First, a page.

Proton pump inhibitors increase risk of hip fracture

February 1, 2007

More than 1 year of therapy with proton pump inhibitors (PPIs) increases the risk of hip fracture by about 40%, according to results from a nested case–control study conducted by researchers at the University of Pennsylvania.

More than 1 year of therapy with proton pump inhibitors (PPIs) increases the risk of hip fracture by about 40%, according to results from a nested case–control study conducted by researchers at the University of Pennsylvania.

And risk increases with duration of therapy and dose, according to the findings. The adjusted odds ratios (AOR) for 1, 2, 3, and 4 years of use were 1.22 (95% CI, 1.15–1.30), 1.41 (95% CI, 1.28–1.56), 1.54 (95% CI, 1.37–1.73), and 1.59 (95% CI, 1.39–1.80), respectively (P<0.001 for all). Those on long-term, high-dose therapy had an AOR for hip fracture of 2.65 (95% CI, 1.80–3.90; P<0.001). The association was slightly stronger in men than in women.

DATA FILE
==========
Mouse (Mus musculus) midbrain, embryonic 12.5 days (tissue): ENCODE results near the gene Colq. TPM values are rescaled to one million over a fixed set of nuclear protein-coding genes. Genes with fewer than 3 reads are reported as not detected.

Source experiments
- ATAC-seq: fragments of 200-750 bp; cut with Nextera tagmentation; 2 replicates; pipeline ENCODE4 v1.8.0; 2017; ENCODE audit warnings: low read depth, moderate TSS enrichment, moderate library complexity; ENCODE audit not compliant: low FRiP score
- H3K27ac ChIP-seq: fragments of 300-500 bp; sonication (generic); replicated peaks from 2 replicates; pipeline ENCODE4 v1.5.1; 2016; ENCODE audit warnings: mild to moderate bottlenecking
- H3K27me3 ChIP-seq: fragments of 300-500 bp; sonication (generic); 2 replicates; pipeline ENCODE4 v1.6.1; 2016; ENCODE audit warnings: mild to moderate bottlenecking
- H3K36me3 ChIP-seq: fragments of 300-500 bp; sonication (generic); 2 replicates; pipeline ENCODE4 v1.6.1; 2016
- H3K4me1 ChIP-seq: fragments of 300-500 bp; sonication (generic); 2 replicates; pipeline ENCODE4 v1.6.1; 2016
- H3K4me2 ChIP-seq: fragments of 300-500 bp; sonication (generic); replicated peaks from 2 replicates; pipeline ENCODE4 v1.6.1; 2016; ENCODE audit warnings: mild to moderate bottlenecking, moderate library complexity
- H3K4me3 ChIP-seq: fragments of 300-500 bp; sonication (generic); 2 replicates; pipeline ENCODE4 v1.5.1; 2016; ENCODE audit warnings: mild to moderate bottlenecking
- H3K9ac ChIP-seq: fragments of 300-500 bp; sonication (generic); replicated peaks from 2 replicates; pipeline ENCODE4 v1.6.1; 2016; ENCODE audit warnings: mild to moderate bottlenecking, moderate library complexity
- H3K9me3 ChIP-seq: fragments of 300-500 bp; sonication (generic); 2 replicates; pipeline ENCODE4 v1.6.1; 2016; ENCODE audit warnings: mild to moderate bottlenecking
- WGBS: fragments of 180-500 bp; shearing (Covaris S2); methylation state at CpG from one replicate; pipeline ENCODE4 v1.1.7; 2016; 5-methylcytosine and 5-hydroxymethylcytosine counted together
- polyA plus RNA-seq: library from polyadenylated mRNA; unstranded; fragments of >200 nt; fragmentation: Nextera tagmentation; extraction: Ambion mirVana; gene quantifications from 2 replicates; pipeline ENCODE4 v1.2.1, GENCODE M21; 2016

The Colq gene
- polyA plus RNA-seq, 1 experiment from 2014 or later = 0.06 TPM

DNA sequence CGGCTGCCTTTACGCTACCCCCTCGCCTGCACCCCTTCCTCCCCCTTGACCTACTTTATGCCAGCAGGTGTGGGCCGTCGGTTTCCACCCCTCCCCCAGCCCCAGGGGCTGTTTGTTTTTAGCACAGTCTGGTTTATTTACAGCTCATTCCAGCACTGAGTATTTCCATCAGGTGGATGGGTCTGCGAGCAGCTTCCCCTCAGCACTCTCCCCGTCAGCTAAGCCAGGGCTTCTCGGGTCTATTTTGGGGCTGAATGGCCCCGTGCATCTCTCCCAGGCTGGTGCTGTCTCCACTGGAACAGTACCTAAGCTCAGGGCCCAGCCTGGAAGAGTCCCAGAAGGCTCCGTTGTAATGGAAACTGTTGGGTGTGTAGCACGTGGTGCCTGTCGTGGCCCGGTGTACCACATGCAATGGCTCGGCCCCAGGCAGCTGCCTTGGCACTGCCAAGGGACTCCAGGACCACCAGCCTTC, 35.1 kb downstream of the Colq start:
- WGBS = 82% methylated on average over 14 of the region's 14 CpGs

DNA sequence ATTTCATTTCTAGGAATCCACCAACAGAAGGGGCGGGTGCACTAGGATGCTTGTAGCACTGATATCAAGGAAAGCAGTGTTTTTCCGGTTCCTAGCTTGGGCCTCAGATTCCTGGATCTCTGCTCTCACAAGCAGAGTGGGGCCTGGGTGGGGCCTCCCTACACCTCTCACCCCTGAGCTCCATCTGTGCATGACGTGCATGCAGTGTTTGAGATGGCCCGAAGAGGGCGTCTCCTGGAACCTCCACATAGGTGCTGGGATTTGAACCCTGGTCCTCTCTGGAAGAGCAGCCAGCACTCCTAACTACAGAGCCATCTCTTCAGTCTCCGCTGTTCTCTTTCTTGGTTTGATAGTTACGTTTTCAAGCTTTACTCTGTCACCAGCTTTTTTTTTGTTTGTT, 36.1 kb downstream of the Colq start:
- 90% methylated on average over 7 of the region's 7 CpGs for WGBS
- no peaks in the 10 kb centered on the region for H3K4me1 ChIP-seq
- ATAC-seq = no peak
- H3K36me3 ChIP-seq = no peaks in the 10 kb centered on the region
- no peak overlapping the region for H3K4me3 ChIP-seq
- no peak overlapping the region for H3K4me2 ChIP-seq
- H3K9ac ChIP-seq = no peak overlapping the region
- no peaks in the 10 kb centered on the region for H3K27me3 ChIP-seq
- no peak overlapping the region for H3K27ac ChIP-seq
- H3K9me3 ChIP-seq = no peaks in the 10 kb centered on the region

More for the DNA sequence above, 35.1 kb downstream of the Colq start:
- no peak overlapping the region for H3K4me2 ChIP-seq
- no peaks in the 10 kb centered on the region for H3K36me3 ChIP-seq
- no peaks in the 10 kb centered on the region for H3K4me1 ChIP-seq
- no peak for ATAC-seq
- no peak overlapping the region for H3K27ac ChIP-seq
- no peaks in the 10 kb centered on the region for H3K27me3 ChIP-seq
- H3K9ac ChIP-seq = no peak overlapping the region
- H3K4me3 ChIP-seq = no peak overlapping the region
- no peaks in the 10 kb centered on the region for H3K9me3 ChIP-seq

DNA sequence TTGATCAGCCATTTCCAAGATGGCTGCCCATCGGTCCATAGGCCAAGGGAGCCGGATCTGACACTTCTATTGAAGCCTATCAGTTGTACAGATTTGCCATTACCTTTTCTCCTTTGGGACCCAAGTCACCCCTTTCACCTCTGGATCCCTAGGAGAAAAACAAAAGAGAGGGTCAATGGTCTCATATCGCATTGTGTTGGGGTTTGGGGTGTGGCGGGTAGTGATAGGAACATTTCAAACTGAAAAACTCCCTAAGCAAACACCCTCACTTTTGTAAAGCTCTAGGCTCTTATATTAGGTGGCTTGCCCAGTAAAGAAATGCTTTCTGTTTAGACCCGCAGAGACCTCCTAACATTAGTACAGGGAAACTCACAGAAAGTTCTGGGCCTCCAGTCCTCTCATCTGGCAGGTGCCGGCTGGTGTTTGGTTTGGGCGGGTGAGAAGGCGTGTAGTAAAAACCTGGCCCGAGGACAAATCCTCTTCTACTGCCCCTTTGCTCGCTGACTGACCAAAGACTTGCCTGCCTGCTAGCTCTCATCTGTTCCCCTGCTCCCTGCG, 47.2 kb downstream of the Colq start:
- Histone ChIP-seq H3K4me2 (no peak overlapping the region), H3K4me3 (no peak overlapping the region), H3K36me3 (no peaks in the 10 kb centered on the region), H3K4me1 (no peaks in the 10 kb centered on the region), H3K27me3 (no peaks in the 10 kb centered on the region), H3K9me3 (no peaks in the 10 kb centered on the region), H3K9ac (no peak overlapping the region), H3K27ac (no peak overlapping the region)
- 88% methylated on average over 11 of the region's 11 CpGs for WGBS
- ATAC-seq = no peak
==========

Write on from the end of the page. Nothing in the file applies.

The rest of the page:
The researchers concluded that PPIs interfere with calcium absorption through induction of hypochlorhydria, but may also reduce bone resorption through inhibition of osteoclastic vacuolar proton pumps. They advise physicians treating elderly patients requiring long-term, high-dose PPI therapy to emphasize increased calcium intake, preferably from a dairy source, and taking calcium supplements with a meal.